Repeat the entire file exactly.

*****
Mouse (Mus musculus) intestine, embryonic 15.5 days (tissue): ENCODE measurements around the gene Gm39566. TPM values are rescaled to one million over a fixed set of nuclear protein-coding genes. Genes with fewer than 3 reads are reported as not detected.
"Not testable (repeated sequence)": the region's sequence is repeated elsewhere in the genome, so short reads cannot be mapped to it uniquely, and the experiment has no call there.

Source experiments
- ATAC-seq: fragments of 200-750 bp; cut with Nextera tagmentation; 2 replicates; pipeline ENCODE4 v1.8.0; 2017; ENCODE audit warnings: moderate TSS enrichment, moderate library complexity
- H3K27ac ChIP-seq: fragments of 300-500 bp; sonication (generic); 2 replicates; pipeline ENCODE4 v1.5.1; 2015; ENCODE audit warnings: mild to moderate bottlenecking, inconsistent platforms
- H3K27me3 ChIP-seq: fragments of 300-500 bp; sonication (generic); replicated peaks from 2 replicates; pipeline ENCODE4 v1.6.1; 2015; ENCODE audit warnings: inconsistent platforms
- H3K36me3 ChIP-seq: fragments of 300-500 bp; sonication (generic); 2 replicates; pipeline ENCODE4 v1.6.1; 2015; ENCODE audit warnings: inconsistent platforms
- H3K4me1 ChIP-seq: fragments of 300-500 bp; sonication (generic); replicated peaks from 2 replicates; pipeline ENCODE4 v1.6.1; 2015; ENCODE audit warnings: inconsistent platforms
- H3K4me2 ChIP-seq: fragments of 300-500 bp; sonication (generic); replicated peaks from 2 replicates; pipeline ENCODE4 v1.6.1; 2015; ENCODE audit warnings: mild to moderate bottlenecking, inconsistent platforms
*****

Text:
Mouse (Mus musculus) intestine, embryonic 15.5 days (tissue): ENCODE measurements around the gene Gm39566. TPM values are rescaled to one million over a fixed set of nuclear protein-coding genes. Genes with fewer than 3 reads are reported as not detected.
"Not testable (repeated sequence)": the region's sequence is repeated elsewhere in the genome, so short reads cannot be mapped to it uniquely, and the experiment has no call there.

Source experiments
- ATAC-seq: fragments of 200-750 bp; cut with Nextera tagmentation; 2 replicates; pipeline ENCODE4 v1.8.0; 2017; ENCODE audit warnings: moderate TSS enrichment, moderate library complexity
- H3K27ac ChIP-seq: fragments of 300-500 bp; sonication (generic); 2 replicates; pipeline ENCODE4 v1.5.1; 2015; ENCODE audit warnings: mild to moderate bottlenecking, inconsistent platforms
- H3K27me3 ChIP-seq: fragments of 300-500 bp; sonication (generic); replicated peaks from 2 replicates; pipeline ENCODE4 v1.6.1; 2015; ENCODE audit warnings: inconsistent platforms
- H3K36me3 ChIP-seq: fragments of 300-500 bp; sonication (generic); 2 replicates; pipeline ENCODE4 v1.6.1; 2015; ENCODE audit warnings: inconsistent platforms
- H3K4me1 ChIP-seq: fragments of 300-500 bp; sonication (generic); replicated peaks from 2 replicates; pipeline ENCODE4 v1.6.1; 2015; ENCODE audit warnings: inconsistent platforms
- H3K4me2 ChIP-seq: fragments of 300-500 bp; sonication (generic); replicated peaks from 2 replicates; pipeline ENCODE4 v1.6.1; 2015; ENCODE audit warnings: mild to moderate bottlenecking, inconsistent platforms